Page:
THIS IS A PAPER I PRESENTED AT THE DEPARTMENT OF SOCIOLOGY, JAMIA MILLIA ISLAMIA, ON 27th JANUARY 2011, FOR A CONFERENCE ON ‘CONCEPTUALISING RESISTANCE’ (I should add that my views have significantly changed since then)
“In the beginning was the Word, and the Word was with God, and the Word was God.”
-John 1:1, The Bible
“Not so long ago the Earth numbered 2 billion inhabitants, i.e., 500 million men and 1.5 billion “natives.” The first possessed the Word, the others borrowed it.”
-Jean-Paul Sartre, Preface to The Wretched of the Earth
We in the academia are familiar with the Foucauldian discourse on power-knowledge relations. Knowledge engenders power and power requires knowledge to sustain itself. Knowledge, is not just a body of facts, facts that have been selected by a group of people as worthy of knowing, it is also a system of words, and a system of ascribing meaning to words. Combined with power, it is a system of discriminating interpretations of words and texts – it determines which interpretation is right and which is wrong. What about the word of our focus, ‘resistance’? Does it have any inherent universal meaning or value? Sartre argued that “The word is a certain particular moment of action and has no meaning outside it.” (Sartre 2009, p12) Let us take a case – the white slave-owners in erstwhile Southern America opposing the abolition of slavery and the black slaves opposing slavery both deployed the term ‘resistance’ to their respective demands. A word or a collection of words i.e., a text, has no meaning, no value in itself but that which is given to it by humans in particular scenarios and in particular power relations. A logocentric approach to a text is almost always connected to systems of power and domination.
Of course, there is great subversive potential in a text, which can also be considered a sign. “Texts can say more than one supposes, they can always say something new, precisely because signs are the starting point of a process of interpretation which leads to an infinite series of progressive consequences. Signs are open devices, not stiff armors prescribing a bi-conditional identity.” (Eco 1981, p11) But there arises a situation when that very text becomes a monopoly of a powerful elite and they, with their knowledge and with their interpretation(s) of the text, hijack the potential for liberation in it and turn it into an instrument of repression. An old example of this is Christianity under the church. A more recent one is Marxism of the Leninist variant. My paper, besides attempting to critique the Leninist view of Marxism(1) seeks to emphasize on the need to look beyond a rigidly defined set of texts and interpretations for a successful praxis of liberation-centered resistance.
PROBLEMS OF THE TEXT
The fundamental problem of a resistance movement that relies greatly on a text for its worldview and political action is that after a point, the emancipatory essence of the movement is lost and the text, and those who control it, take over. Yet, it is hard to envision a liberatory movement without a body of writing that has a deep understanding of existing conditions in the society that it seeks to transform. As many Leninists would argue, it is necessary for a revolution to have a revolutionary theory. But the priority has to be set here – it is liberation that is central to a revolutionary, not the text. This, then calls for a democratic, free for all criticism and critical inquiry of the concerned text by those involved in the revolutionary struggle and especially with participants from the target group. This is what Paulo Freire termed as ‘problem-posing’ pedagogy where “people develop their power to perceive critically the way they exist in the world with which and in which they find themselves; they come to see the world not as a static reality, but as a reality in process, in transformation.” (Freire 1996, p64)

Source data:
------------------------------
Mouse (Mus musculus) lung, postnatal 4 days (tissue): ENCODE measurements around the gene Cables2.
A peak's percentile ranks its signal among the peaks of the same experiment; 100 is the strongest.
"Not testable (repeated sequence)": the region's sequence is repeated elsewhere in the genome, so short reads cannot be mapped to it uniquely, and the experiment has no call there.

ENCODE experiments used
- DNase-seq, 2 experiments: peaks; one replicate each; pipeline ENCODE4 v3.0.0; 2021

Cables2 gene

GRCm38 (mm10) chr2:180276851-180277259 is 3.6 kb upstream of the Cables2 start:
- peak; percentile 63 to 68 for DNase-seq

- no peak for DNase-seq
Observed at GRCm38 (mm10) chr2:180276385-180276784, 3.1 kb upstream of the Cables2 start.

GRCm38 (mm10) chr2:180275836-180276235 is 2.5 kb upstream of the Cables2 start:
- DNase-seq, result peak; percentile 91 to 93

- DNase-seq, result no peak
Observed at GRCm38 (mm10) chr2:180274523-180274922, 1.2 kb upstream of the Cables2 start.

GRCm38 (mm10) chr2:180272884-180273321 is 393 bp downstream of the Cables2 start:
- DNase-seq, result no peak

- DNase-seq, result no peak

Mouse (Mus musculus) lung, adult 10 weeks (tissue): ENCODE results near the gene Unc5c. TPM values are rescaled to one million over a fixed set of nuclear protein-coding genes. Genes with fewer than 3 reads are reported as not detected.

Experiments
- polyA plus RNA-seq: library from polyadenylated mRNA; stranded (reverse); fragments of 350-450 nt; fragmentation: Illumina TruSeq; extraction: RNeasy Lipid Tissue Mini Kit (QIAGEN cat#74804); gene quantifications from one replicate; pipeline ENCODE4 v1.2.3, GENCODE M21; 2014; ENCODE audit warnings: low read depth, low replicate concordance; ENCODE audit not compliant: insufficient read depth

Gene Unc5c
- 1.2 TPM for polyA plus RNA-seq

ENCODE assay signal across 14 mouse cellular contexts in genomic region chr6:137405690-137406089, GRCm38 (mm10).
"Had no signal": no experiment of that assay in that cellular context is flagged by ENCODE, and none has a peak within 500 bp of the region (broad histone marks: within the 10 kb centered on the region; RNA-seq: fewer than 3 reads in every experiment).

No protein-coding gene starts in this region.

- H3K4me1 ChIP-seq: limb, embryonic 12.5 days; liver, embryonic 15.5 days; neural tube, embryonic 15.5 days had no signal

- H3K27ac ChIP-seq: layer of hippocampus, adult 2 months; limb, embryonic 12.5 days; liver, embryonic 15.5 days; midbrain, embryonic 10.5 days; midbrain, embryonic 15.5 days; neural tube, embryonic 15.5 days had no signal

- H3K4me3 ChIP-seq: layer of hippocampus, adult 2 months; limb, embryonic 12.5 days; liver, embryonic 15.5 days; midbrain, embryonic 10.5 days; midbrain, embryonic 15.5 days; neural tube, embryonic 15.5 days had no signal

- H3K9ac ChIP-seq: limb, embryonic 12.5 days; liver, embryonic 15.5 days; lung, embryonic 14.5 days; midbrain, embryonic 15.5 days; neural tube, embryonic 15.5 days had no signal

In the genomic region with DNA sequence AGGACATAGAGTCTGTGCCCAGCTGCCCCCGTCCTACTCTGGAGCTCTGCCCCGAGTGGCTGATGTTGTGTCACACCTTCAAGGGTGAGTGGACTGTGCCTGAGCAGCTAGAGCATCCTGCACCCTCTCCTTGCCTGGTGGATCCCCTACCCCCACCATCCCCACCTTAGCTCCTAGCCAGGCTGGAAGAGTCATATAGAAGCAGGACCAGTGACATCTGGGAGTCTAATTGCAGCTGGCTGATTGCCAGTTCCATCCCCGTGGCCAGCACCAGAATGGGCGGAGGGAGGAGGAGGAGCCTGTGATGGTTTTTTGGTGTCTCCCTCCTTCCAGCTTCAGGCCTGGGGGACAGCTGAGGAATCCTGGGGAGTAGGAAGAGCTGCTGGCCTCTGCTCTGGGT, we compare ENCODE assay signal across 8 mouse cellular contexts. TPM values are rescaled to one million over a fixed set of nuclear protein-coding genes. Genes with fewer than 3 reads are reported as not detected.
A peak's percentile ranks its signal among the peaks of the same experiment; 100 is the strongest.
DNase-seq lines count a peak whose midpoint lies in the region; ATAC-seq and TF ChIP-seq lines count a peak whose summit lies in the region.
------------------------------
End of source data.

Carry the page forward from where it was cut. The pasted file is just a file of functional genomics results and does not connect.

But how far is Leninism, and its conception of a rigid party apparatus, reconcilable with free and fair criticism? From a text which is considered to contain Leninism’s central tenets, ““freedom of criticism” means freedom for an opportunist trend in Social-Democracy, freedom to convert Social-Democracy into a democratic party of reform, freedom to introduce bourgeois ideas and bourgeois elements into socialism.” (Lenin 1979, p111) Blind, uncritical faith in a text without taking into account of the subtleties of the context is criticized as dogmatism by most Marxist-Leninists, including that one leader who is blamed for most ills of socialist praxis and who is accused of himself following a ‘mechanical Marxism’, Josef Stalin. I would however argue that the foundations for a dogmatic reading of Marxism was laid by Lenin himself. Stalin just walked into the fortress that Lenin built. For it was Lenin, who interpreted Marx’s concept of the dictatorship of the proletariat as “the organization of the vanguard of the oppressed as the ruling class” (Lenin 1977, p324) and relentlessly opposed, even persecuted, those who held different views on the same.(2)In practice, only the Leninist interpretation of the ‘dictatorship of the proletariat’ was recognized as the legitimate one. This gave absolute power to the party, power to read, interpret, and give meaning to Marxian concepts and frameworks. The Leninist party-state, a panopticon par excellence, was the perfect resort where power and knowledge enjoyed an enduring tryst.